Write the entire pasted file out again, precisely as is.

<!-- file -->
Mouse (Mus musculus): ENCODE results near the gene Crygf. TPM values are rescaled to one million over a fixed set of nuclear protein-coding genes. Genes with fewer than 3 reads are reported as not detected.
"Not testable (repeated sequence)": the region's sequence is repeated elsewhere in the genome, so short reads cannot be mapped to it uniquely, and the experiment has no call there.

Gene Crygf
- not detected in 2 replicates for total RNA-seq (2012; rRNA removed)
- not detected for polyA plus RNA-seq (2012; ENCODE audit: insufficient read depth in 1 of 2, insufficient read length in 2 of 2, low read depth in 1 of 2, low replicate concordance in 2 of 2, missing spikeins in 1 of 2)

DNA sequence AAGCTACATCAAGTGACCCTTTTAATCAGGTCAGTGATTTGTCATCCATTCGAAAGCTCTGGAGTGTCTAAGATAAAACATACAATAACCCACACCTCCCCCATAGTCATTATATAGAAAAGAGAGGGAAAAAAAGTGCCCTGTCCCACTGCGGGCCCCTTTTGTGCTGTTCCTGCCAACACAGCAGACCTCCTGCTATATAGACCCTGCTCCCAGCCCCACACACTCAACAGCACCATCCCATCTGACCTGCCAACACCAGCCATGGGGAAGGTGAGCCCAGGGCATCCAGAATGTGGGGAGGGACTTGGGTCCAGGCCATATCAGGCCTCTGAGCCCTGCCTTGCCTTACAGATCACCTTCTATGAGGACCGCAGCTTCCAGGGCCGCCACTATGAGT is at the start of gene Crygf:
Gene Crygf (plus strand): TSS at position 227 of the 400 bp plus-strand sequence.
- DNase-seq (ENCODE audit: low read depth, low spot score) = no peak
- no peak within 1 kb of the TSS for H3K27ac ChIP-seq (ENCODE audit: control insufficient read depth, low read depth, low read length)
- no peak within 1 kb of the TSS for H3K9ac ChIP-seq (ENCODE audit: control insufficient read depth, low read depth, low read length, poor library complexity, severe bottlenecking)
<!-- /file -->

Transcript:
Mouse (Mus musculus): ENCODE results near the gene Crygf. TPM values are rescaled to one million over a fixed set of nuclear protein-coding genes. Genes with fewer than 3 reads are reported as not detected.
"Not testable (repeated sequence)": the region's sequence is repeated elsewhere in the genome, so short reads cannot be mapped to it uniquely, and the experiment has no call there.

Gene Crygf
- not detected in 2 replicates for total RNA-seq (2012; rRNA removed)
- not detected for polyA plus RNA-seq (2012; ENCODE audit: insufficient read depth in 1 of 2, insufficient read length in 2 of 2, low read depth in 1 of 2, low replicate concordance in 2 of 2, missing spikeins in 1 of 2)

DNA sequence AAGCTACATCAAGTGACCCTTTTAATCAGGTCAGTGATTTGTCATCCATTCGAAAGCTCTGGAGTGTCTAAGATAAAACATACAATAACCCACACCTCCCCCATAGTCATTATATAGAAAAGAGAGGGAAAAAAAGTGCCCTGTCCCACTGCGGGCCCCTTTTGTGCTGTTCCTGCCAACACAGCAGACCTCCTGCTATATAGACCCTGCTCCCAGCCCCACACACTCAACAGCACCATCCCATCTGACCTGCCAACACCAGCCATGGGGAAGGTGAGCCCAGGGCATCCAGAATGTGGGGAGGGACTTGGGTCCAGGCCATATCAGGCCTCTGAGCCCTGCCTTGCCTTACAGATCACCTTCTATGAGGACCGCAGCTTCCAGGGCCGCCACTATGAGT is at the start of gene Crygf:
Gene Crygf (plus strand): TSS at position 227 of the 400 bp plus-strand sequence.
- DNase-seq (ENCODE audit: low read depth, low spot score) = no peak
- no peak within 1 kb of the TSS for H3K27ac ChIP-seq (ENCODE audit: control insufficient read depth, low read depth, low read length)
- no peak within 1 kb of the TSS for H3K9ac ChIP-seq (ENCODE audit: control insufficient read depth, low read depth, low read length, poor library complexity, severe bottlenecking)